The number of appeals to tribunals over SEND disagreements has more than doubled since the reforms, rising by 111% between 2013/14 and 2020/21.

Over 9 in 10 appeals are decided in favour of families, overturning the original decision made by Councils. Prior to the reforms, 83% of tribunal appeals were made in favour of the appellant.

Before the reforms in 2013/14, more disagreements were resolved before they got to a formal tribunal hearing with around 21% of appeals decided at a tribunal, whereas now the figure is 64%.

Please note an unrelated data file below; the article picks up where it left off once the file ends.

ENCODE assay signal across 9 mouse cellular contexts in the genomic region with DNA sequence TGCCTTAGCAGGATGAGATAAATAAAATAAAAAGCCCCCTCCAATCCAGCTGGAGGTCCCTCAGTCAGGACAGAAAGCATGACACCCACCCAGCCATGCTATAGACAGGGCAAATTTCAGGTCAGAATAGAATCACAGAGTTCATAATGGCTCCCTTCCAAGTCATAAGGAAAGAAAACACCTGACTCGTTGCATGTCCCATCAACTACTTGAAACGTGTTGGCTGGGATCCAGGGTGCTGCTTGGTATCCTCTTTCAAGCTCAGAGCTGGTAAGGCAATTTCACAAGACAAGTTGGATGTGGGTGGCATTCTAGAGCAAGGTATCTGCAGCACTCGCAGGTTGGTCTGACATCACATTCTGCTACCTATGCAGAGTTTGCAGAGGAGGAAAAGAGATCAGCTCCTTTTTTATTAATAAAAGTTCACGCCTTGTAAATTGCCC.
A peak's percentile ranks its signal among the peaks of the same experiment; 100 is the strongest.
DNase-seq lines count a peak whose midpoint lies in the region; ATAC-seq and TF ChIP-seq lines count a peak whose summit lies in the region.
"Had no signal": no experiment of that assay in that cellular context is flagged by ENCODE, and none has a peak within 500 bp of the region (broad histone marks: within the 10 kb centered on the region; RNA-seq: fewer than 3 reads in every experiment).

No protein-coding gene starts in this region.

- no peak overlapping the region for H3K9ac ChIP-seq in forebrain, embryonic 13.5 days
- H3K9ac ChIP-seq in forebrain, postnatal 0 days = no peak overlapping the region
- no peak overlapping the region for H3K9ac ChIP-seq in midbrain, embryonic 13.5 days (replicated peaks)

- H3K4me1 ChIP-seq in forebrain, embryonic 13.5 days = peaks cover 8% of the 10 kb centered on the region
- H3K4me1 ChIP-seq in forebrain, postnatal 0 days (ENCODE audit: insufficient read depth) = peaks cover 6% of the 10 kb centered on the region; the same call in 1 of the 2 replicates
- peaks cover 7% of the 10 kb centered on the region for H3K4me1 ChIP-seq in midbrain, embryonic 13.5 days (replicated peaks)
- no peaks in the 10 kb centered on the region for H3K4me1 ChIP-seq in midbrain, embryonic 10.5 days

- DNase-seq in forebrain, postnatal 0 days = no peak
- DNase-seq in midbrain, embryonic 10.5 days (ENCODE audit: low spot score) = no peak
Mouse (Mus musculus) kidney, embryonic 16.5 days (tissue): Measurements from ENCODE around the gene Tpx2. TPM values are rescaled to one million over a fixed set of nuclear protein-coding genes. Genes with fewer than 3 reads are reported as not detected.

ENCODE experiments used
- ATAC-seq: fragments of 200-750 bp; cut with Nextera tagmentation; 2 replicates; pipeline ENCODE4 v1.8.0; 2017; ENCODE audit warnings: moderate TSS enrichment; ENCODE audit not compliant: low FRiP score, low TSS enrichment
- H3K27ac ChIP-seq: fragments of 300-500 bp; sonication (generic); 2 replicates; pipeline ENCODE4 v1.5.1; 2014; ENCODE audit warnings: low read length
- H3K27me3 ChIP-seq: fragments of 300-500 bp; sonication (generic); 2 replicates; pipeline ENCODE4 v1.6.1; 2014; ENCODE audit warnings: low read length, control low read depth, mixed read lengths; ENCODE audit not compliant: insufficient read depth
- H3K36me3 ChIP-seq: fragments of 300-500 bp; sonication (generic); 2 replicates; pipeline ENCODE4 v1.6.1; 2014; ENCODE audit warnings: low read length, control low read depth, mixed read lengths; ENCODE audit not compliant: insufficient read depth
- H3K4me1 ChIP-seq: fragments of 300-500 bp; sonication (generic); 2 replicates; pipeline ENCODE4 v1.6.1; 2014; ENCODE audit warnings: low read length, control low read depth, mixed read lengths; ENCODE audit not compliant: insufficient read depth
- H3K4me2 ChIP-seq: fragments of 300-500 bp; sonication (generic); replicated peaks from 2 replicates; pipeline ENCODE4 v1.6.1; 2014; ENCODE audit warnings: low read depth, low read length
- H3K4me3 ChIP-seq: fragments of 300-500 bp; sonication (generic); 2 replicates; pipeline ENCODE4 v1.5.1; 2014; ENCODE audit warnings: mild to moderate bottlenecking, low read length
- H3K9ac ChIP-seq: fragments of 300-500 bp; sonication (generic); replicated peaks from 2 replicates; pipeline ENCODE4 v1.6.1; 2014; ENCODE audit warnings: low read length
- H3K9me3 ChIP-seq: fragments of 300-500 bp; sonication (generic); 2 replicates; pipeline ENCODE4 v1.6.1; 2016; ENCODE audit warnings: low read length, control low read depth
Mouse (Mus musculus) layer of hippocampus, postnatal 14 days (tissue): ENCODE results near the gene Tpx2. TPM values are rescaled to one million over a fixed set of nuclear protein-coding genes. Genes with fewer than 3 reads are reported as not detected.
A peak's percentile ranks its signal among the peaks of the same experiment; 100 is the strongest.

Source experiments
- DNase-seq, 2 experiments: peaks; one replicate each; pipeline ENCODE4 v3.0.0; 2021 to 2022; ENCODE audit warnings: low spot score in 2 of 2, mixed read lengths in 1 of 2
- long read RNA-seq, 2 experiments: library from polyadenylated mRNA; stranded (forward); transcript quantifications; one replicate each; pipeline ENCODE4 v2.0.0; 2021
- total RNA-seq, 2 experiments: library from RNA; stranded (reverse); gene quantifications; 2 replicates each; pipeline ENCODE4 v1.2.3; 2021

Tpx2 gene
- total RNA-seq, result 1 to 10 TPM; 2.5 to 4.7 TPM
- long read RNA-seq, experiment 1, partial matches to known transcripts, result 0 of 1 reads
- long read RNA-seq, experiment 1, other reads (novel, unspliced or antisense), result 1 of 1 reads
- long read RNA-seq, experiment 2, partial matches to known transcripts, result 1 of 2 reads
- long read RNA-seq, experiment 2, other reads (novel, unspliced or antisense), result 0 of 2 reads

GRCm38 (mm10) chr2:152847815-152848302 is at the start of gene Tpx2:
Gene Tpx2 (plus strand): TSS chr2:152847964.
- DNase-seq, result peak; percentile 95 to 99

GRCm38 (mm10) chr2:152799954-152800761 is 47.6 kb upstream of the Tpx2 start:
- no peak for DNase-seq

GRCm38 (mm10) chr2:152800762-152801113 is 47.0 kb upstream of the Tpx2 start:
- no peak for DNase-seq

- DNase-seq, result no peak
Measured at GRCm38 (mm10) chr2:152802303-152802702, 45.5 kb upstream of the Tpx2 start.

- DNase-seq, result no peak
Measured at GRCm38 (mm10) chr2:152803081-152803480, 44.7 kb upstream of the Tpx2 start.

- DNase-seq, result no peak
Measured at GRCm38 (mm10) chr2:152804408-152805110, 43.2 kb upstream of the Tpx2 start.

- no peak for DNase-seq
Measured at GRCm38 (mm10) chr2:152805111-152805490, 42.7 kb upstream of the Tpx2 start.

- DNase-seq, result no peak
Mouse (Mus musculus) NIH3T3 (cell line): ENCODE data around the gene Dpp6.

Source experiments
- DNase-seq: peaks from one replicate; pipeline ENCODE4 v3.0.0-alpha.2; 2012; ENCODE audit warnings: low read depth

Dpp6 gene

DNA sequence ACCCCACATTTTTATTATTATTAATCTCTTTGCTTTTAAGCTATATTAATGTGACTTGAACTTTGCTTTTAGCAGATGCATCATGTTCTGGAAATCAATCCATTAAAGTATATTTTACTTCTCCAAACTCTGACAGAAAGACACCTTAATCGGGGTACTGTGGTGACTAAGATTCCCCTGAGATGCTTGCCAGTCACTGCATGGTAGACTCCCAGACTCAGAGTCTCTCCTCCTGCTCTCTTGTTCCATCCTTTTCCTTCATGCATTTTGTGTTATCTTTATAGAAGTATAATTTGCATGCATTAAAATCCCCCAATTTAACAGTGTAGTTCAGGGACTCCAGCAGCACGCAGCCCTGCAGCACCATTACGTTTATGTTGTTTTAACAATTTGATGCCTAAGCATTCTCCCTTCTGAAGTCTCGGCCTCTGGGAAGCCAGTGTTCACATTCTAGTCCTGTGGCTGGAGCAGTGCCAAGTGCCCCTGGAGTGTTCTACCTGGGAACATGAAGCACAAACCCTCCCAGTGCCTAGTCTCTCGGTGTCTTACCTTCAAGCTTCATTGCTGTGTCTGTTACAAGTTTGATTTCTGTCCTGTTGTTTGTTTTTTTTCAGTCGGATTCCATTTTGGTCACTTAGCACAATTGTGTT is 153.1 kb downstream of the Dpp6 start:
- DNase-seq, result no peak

The proportion of decisions appealed has gone up from 1.16% at the time of the reforms to 1.74% in 2020.

The research found that the main factor behind the rise in the number and rate of appeals was not Councils failing to meet their legal duties under the Act, but instead was reflective of deeper, fundamental problems that need to be addressed within the SEND system. The report also raises concerns about a growth in unregulated organisations encouraging and advising families to appeal. It found most Councils reported that tribunal appeals are more likely to come from more affluent families, and less likely from those from more deprived backgrounds, highlighting a potential lack of equity of access to dispute resolution. While Councils fully recognise the right of families to take appeals to tribunals, the LGA says the huge number of cases is indicative of fundamental imbalances in the SEND system.